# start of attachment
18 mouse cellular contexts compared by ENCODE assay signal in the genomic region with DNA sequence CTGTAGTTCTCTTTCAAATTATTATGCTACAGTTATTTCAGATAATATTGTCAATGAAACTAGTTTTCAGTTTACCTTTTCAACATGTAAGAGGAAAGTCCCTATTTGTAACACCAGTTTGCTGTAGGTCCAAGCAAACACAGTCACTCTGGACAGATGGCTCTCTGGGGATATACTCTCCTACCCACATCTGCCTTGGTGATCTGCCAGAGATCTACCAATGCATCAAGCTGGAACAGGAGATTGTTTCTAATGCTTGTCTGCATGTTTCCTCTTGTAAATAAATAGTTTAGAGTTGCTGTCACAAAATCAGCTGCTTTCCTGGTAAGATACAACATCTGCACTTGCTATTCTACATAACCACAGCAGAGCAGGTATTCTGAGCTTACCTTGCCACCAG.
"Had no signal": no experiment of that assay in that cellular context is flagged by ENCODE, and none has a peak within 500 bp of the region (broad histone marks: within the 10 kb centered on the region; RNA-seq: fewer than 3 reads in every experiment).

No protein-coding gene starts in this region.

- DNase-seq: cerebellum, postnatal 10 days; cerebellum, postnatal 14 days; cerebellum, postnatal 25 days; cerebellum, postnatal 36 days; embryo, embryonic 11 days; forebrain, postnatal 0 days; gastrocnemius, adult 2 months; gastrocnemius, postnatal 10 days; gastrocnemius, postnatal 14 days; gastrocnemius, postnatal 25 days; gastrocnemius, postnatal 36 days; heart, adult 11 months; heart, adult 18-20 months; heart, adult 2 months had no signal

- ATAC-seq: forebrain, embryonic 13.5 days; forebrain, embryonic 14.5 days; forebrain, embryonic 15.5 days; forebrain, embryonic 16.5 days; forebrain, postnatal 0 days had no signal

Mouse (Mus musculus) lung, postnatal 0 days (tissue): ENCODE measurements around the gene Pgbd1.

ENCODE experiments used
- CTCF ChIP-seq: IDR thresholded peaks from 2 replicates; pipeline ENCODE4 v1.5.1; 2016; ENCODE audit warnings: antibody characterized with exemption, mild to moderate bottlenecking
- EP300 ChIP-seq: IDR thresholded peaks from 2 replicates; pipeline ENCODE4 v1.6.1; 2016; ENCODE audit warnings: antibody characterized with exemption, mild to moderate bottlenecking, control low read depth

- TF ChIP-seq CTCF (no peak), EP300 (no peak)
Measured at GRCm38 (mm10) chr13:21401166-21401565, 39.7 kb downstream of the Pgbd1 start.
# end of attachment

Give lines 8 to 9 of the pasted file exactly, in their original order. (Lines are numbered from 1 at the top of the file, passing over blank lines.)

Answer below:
- CTCF ChIP-seq: IDR thresholded peaks from 2 replicates; pipeline ENCODE4 v1.5.1; 2016; ENCODE audit warnings: antibody characterized with exemption, mild to moderate bottlenecking
- EP300 ChIP-seq: IDR thresholded peaks from 2 replicates; pipeline ENCODE4 v1.6.1; 2016; ENCODE audit warnings: antibody characterized with exemption, mild to moderate bottlenecking, control low read depth